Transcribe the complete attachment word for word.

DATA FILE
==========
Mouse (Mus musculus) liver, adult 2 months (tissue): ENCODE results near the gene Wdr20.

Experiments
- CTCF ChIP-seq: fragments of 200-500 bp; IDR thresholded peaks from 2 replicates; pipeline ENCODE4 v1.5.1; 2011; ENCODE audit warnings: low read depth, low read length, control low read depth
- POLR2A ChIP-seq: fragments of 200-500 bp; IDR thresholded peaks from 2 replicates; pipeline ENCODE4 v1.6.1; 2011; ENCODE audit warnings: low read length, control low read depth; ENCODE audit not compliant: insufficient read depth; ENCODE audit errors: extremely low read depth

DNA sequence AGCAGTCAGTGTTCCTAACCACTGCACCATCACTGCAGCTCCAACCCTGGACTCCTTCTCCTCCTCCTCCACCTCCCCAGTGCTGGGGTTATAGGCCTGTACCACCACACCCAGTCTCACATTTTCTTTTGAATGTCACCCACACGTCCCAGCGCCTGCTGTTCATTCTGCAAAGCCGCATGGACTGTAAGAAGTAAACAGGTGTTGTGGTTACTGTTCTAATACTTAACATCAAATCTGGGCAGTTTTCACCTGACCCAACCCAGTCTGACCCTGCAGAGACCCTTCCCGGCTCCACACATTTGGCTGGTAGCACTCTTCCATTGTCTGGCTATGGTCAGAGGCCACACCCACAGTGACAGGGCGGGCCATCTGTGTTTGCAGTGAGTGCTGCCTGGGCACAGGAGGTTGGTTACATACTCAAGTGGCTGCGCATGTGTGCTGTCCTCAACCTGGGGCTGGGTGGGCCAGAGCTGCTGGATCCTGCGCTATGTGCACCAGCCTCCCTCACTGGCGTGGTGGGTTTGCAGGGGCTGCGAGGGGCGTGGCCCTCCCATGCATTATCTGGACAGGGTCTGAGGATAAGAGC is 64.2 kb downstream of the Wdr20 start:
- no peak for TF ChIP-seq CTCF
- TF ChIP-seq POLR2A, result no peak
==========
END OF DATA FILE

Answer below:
Mouse (Mus musculus) liver, adult 2 months (tissue): ENCODE results near the gene Wdr20.

Experiments
- CTCF ChIP-seq: fragments of 200-500 bp; IDR thresholded peaks from 2 replicates; pipeline ENCODE4 v1.5.1; 2011; ENCODE audit warnings: low read depth, low read length, control low read depth
- POLR2A ChIP-seq: fragments of 200-500 bp; IDR thresholded peaks from 2 replicates; pipeline ENCODE4 v1.6.1; 2011; ENCODE audit warnings: low read length, control low read depth; ENCODE audit not compliant: insufficient read depth; ENCODE audit errors: extremely low read depth

DNA sequence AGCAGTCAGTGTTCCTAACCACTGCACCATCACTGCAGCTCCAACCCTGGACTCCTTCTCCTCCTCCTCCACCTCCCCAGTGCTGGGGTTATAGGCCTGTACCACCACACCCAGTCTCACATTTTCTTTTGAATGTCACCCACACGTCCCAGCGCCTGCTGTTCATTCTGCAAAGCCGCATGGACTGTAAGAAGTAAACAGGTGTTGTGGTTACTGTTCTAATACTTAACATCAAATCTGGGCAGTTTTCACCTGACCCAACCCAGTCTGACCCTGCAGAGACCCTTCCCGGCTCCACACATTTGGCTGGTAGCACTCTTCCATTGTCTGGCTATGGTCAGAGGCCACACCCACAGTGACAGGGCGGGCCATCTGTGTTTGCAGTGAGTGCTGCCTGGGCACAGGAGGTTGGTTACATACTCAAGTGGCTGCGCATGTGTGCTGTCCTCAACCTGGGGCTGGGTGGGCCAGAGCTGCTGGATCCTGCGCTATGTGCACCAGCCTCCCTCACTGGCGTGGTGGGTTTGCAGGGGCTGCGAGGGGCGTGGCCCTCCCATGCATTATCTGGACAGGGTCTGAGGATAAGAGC is 64.2 kb downstream of the Wdr20 start:
- no peak for TF ChIP-seq CTCF
- TF ChIP-seq POLR2A, result no peak